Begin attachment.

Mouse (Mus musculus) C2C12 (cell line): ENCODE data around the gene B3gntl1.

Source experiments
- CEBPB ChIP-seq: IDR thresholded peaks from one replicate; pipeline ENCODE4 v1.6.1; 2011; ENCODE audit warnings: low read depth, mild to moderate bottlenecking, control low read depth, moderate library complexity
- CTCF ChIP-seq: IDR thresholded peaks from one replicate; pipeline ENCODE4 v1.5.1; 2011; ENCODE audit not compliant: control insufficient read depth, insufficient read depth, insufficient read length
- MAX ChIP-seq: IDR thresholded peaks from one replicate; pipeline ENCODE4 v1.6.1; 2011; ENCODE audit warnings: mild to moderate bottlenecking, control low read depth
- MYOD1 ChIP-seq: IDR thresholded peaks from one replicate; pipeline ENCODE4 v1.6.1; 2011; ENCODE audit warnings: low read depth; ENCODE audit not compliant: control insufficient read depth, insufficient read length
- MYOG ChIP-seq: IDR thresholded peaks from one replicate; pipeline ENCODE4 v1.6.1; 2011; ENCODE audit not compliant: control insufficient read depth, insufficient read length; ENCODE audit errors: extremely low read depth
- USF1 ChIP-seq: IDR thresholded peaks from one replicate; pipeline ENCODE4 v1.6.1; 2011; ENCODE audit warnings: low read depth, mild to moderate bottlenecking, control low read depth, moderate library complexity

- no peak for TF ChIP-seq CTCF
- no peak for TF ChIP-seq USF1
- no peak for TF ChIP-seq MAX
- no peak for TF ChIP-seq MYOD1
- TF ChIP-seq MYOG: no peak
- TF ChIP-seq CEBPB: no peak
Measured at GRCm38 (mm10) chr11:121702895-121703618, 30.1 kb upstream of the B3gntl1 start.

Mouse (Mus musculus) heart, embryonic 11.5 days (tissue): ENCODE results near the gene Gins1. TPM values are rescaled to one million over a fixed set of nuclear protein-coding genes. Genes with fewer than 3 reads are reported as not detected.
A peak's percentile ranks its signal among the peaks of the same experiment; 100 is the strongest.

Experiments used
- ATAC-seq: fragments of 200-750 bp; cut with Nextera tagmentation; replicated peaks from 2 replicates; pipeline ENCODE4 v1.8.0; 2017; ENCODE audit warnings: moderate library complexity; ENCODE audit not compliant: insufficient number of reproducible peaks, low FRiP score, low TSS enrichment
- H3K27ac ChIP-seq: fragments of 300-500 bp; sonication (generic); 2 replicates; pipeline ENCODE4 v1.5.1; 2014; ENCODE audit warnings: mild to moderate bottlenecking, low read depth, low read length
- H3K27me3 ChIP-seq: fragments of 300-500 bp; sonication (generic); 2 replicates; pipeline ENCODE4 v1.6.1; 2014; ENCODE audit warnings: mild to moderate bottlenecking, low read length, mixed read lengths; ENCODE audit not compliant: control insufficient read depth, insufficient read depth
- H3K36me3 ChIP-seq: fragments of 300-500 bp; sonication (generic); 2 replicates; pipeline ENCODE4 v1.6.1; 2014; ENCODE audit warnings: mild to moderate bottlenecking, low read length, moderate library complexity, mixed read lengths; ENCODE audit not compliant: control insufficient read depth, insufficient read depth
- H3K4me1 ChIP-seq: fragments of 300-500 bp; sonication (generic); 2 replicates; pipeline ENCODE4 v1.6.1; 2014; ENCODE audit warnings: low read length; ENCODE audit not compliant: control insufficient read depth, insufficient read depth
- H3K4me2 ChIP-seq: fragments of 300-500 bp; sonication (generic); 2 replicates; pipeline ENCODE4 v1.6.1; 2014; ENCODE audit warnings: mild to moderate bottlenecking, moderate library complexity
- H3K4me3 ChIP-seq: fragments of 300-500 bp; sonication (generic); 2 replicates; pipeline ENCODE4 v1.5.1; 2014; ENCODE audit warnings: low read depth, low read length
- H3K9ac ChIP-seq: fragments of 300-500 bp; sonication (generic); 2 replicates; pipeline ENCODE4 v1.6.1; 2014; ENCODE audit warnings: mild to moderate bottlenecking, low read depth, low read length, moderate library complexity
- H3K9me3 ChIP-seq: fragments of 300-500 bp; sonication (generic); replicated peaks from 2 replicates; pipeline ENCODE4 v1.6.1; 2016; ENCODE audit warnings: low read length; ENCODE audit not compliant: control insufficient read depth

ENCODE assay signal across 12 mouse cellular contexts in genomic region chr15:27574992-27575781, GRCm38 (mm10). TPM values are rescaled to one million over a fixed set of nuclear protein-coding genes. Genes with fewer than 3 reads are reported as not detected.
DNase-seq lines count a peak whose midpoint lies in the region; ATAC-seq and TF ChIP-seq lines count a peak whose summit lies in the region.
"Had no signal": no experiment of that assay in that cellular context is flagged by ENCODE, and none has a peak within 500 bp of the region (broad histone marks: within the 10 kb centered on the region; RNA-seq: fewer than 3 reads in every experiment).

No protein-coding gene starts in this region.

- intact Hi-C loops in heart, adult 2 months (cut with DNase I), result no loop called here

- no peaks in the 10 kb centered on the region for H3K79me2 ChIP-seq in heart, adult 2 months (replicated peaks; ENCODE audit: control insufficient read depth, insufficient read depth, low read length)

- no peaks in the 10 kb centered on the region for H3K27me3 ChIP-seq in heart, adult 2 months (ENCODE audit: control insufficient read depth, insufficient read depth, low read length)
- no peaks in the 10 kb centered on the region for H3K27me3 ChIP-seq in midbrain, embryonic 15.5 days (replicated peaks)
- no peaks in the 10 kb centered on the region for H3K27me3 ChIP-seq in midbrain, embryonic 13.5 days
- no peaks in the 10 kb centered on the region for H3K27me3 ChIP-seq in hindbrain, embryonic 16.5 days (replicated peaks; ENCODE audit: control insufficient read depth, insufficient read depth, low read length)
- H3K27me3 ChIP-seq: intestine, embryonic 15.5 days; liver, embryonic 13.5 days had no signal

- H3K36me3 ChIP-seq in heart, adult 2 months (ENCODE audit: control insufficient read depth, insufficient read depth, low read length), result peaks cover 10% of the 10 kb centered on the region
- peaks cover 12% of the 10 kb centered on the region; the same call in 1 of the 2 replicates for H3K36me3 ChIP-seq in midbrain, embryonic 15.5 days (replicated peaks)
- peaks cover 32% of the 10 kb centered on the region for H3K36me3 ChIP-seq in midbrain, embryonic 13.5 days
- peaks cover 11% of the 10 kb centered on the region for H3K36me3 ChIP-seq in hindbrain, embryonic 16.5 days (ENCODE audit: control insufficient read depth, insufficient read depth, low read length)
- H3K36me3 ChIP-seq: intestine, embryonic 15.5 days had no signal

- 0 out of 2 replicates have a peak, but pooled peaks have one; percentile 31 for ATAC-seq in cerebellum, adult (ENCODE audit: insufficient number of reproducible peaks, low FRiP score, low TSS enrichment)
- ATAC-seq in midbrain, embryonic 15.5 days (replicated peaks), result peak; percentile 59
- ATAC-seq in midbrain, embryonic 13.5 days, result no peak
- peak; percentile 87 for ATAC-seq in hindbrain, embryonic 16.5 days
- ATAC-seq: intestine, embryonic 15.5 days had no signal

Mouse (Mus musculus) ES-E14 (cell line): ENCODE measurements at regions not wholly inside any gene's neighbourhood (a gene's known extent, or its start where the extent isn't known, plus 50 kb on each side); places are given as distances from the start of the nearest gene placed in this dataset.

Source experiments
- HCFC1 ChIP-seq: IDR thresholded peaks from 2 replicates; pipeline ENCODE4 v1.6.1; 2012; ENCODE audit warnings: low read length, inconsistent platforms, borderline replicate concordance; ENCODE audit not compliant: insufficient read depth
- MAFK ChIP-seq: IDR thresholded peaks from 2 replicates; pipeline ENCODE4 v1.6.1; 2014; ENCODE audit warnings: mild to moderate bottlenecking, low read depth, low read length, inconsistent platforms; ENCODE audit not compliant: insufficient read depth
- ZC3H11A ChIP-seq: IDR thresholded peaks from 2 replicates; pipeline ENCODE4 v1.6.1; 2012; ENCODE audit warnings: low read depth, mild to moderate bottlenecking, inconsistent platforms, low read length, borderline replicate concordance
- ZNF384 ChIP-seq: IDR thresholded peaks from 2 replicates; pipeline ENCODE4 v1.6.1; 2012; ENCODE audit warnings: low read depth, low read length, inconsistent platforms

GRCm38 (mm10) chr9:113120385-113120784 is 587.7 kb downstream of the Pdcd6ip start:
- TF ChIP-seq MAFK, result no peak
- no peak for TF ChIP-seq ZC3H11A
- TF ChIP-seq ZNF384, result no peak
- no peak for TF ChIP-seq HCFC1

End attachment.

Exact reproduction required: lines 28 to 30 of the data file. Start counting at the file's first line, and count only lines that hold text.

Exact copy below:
ENCODE assay signal across 12 mouse cellular contexts in genomic region chr15:27574992-27575781, GRCm38 (mm10). TPM values are rescaled to one million over a fixed set of nuclear protein-coding genes. Genes with fewer than 3 reads are reported as not detected.
DNase-seq lines count a peak whose midpoint lies in the region; ATAC-seq and TF ChIP-seq lines count a peak whose summit lies in the region.
"Had no signal": no experiment of that assay in that cellular context is flagged by ENCODE, and none has a peak within 500 bp of the region (broad histone marks: within the 10 kb centered on the region; RNA-seq: fewer than 3 reads in every experiment).